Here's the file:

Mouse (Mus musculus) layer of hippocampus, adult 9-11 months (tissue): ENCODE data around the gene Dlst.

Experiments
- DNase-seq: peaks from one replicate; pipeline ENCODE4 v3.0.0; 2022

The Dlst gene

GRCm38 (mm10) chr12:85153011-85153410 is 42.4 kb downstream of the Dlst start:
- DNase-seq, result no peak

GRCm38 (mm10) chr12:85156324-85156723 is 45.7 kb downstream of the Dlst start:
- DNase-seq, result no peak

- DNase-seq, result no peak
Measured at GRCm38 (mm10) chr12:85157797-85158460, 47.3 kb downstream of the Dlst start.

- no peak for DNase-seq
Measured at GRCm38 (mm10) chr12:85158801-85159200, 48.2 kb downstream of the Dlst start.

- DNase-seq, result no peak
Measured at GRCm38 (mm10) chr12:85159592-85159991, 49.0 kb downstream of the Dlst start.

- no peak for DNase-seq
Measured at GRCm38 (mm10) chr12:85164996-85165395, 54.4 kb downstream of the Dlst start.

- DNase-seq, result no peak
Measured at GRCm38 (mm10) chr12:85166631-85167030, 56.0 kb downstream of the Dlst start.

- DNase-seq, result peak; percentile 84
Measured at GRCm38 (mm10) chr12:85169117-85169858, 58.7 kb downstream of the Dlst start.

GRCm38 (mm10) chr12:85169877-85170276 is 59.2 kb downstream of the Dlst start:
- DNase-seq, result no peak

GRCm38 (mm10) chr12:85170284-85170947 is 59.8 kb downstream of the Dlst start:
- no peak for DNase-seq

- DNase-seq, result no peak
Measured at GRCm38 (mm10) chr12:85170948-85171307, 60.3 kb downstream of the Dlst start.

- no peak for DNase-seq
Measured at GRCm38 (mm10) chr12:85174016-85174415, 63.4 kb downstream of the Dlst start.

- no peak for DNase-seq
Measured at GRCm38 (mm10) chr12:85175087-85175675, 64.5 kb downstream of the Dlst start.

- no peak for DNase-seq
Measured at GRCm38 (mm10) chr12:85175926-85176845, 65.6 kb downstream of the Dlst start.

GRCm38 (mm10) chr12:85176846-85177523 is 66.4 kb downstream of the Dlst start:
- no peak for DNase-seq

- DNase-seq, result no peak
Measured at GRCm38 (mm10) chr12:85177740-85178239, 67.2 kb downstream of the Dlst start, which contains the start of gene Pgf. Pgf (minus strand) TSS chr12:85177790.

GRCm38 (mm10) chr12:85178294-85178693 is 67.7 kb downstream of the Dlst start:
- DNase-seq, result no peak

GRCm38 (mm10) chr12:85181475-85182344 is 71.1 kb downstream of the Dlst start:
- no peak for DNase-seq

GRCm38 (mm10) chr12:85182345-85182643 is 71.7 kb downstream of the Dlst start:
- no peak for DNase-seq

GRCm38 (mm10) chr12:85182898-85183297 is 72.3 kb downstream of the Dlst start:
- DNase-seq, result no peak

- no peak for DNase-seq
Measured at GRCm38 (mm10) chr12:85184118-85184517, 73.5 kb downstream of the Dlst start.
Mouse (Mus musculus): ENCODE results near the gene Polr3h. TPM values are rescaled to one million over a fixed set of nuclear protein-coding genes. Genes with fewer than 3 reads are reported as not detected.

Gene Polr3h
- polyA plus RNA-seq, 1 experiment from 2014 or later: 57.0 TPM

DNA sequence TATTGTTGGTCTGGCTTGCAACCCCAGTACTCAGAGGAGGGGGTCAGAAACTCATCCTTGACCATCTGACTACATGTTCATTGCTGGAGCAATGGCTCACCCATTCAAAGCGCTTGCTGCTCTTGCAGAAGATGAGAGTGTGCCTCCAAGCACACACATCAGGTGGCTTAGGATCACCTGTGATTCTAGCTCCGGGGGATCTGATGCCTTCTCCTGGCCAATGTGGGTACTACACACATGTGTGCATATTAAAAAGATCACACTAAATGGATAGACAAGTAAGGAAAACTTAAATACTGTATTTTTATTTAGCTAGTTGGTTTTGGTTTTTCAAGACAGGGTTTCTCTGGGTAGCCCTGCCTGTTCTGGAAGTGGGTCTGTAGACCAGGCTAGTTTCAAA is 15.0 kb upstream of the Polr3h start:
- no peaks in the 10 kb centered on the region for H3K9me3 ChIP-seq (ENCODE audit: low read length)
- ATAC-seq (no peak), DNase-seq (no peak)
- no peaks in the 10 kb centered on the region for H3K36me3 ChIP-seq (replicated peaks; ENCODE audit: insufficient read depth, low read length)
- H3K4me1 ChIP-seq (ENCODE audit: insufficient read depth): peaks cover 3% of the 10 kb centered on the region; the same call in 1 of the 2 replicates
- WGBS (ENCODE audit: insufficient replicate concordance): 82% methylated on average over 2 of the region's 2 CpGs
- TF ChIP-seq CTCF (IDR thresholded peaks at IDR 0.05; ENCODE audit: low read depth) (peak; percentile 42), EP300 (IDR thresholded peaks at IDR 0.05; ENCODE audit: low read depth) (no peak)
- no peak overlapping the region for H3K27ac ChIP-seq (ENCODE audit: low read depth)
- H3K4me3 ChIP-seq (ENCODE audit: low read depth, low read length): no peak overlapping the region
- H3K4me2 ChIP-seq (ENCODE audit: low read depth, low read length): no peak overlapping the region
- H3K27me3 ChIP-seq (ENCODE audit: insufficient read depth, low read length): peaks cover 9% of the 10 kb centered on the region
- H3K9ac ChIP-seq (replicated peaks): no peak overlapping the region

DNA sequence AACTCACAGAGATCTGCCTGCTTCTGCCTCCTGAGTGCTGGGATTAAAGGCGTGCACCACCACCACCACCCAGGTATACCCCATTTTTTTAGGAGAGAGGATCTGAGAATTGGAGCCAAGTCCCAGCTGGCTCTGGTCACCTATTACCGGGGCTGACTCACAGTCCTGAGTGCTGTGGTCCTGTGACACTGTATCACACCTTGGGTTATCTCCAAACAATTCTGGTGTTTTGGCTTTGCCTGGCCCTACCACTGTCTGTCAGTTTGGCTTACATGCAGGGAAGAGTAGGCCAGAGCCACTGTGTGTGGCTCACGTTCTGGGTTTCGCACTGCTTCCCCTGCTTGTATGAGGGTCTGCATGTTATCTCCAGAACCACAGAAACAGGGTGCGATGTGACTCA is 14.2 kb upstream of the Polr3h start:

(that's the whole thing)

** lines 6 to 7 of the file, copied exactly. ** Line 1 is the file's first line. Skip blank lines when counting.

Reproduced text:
- DNase-seq, result no peak

GRCm38 (mm10) chr12:85156324-85156723 is 45.7 kb downstream of the Dlst start: